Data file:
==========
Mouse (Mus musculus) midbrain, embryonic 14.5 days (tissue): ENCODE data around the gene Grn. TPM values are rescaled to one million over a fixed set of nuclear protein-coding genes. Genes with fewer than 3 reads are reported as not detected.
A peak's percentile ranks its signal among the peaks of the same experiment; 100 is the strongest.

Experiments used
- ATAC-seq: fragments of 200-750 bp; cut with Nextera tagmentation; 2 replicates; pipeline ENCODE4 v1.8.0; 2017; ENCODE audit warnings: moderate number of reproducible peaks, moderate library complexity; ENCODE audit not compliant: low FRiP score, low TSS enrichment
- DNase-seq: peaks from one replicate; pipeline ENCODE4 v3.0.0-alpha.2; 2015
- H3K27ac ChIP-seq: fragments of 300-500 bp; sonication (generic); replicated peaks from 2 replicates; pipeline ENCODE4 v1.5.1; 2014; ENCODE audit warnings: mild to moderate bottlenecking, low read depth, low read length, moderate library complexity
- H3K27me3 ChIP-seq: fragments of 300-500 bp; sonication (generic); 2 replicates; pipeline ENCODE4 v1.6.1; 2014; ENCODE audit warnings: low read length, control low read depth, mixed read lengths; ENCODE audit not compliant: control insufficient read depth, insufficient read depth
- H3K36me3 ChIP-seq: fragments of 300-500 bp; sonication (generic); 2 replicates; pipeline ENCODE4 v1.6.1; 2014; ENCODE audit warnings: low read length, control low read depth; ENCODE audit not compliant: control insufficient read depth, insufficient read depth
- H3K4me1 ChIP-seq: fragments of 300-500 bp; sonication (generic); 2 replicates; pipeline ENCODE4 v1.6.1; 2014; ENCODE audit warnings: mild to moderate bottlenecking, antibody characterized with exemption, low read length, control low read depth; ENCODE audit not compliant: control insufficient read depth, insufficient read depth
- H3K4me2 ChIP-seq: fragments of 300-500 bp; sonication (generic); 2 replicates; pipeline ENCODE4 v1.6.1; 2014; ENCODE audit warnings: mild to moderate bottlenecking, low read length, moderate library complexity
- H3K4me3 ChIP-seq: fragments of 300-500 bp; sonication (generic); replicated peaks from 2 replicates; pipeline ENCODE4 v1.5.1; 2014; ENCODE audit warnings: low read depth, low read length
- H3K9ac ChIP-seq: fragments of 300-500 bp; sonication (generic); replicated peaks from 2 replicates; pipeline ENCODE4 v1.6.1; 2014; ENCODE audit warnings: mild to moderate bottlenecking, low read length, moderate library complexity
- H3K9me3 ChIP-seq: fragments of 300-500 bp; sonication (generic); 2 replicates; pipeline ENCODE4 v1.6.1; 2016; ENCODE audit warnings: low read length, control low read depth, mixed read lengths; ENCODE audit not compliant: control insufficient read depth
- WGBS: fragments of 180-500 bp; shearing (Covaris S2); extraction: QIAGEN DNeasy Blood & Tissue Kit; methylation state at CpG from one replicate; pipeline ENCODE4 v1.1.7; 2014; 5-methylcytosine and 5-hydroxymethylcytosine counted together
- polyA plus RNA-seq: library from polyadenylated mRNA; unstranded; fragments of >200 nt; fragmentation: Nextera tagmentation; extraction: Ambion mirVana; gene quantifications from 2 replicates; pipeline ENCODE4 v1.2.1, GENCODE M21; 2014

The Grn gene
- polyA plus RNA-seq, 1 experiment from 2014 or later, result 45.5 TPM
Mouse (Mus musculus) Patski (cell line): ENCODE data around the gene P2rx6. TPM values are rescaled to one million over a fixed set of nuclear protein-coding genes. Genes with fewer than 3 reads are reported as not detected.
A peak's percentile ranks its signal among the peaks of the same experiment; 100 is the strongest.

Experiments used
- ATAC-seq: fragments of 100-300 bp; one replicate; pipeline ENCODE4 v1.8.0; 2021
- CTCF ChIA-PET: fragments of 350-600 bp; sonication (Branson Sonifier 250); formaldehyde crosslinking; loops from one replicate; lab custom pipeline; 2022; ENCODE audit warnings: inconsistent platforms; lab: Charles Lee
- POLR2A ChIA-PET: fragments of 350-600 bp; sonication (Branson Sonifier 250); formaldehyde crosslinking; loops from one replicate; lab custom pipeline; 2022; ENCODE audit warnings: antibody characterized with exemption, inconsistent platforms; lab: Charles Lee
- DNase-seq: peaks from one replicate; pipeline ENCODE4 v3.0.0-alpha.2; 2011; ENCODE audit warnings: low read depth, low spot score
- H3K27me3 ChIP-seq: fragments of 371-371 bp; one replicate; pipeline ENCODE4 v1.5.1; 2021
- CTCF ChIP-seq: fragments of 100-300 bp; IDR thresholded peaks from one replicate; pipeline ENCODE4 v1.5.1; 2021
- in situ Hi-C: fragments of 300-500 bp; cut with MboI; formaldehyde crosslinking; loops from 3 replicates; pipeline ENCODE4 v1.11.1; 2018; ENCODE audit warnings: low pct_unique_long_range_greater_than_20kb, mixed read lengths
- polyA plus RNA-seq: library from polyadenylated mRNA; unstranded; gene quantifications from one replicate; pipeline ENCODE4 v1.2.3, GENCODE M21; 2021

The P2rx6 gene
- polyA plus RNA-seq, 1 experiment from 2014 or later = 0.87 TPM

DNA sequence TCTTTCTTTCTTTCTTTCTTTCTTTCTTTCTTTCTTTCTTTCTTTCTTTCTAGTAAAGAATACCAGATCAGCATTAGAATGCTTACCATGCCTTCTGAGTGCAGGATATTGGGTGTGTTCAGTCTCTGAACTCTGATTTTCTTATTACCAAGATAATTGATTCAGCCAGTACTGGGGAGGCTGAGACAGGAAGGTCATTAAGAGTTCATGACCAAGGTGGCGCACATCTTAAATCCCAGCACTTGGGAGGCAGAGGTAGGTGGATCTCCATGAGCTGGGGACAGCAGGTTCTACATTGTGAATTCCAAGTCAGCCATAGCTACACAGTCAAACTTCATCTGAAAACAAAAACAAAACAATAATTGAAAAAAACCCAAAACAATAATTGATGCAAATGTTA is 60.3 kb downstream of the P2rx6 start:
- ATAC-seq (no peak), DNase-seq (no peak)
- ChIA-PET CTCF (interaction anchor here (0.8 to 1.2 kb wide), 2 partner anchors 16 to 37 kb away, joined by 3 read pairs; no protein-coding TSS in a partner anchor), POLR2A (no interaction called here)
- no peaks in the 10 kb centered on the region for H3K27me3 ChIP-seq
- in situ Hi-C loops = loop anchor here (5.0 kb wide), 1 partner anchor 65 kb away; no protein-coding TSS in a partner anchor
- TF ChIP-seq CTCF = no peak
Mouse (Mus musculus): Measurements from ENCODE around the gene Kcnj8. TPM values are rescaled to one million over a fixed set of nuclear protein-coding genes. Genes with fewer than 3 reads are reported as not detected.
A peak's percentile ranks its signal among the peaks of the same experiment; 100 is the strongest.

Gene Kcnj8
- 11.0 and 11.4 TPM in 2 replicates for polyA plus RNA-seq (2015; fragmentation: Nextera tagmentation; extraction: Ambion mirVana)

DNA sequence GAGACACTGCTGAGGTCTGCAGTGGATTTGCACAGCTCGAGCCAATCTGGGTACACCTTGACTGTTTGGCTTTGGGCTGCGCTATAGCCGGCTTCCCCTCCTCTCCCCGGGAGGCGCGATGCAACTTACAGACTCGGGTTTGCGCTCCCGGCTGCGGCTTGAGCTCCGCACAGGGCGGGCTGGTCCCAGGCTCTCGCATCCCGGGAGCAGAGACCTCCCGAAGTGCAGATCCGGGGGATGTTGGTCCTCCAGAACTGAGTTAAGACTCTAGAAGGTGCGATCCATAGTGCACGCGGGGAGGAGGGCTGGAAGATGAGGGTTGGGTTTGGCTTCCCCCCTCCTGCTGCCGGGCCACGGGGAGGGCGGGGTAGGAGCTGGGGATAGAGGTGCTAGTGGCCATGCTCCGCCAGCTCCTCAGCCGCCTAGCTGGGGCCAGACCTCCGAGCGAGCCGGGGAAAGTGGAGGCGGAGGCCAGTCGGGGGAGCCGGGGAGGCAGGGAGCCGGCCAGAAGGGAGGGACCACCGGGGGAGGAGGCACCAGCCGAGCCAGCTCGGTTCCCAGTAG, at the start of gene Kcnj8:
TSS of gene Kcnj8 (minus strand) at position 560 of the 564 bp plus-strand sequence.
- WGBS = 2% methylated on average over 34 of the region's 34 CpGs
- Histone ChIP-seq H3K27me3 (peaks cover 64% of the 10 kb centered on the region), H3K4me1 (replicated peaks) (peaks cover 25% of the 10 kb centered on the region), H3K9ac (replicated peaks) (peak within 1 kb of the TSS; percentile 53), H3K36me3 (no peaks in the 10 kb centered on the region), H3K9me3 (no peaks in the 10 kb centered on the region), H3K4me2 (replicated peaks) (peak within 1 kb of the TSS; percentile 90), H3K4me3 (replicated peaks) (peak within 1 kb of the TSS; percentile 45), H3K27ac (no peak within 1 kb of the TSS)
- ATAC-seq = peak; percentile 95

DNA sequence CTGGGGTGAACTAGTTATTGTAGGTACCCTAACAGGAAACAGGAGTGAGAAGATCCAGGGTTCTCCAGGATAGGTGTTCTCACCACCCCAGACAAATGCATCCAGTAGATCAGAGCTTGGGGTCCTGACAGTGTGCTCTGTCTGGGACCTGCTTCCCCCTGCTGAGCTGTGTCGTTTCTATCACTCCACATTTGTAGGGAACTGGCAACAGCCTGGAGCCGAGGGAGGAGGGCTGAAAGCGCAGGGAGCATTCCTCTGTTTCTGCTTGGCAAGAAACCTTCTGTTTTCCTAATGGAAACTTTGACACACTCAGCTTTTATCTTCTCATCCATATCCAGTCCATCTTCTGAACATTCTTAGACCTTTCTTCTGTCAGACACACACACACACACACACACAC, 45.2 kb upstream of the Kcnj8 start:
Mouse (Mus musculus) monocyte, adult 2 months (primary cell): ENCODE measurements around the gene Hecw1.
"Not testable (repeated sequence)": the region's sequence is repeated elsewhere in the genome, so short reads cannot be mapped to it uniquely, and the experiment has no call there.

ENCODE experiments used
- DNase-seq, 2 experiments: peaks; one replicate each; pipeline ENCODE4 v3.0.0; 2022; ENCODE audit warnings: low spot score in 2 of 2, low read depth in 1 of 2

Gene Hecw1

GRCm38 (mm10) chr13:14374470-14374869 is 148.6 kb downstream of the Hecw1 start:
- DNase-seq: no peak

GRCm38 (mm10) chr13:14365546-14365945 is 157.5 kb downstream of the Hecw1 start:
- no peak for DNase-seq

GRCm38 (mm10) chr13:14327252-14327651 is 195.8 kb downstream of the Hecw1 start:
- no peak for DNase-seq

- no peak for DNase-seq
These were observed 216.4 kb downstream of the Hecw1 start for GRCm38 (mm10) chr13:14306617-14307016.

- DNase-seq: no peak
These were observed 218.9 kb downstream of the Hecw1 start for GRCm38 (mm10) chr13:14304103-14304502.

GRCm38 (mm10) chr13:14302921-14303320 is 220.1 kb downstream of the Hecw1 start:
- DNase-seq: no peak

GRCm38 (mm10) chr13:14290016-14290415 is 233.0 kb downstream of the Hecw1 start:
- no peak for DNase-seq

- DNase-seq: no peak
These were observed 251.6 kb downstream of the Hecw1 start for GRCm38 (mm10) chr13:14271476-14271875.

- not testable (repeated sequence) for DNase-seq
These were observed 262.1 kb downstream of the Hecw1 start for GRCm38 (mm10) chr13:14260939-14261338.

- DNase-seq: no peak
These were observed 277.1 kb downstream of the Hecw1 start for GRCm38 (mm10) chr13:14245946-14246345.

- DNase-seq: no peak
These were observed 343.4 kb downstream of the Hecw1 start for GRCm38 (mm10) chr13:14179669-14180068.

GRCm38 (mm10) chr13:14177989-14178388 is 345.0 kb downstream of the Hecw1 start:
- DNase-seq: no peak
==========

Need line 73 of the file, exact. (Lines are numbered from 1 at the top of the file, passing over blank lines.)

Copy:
These were observed 343.4 kb downstream of the Hecw1 start for GRCm38 (mm10) chr13:14179669-14180068.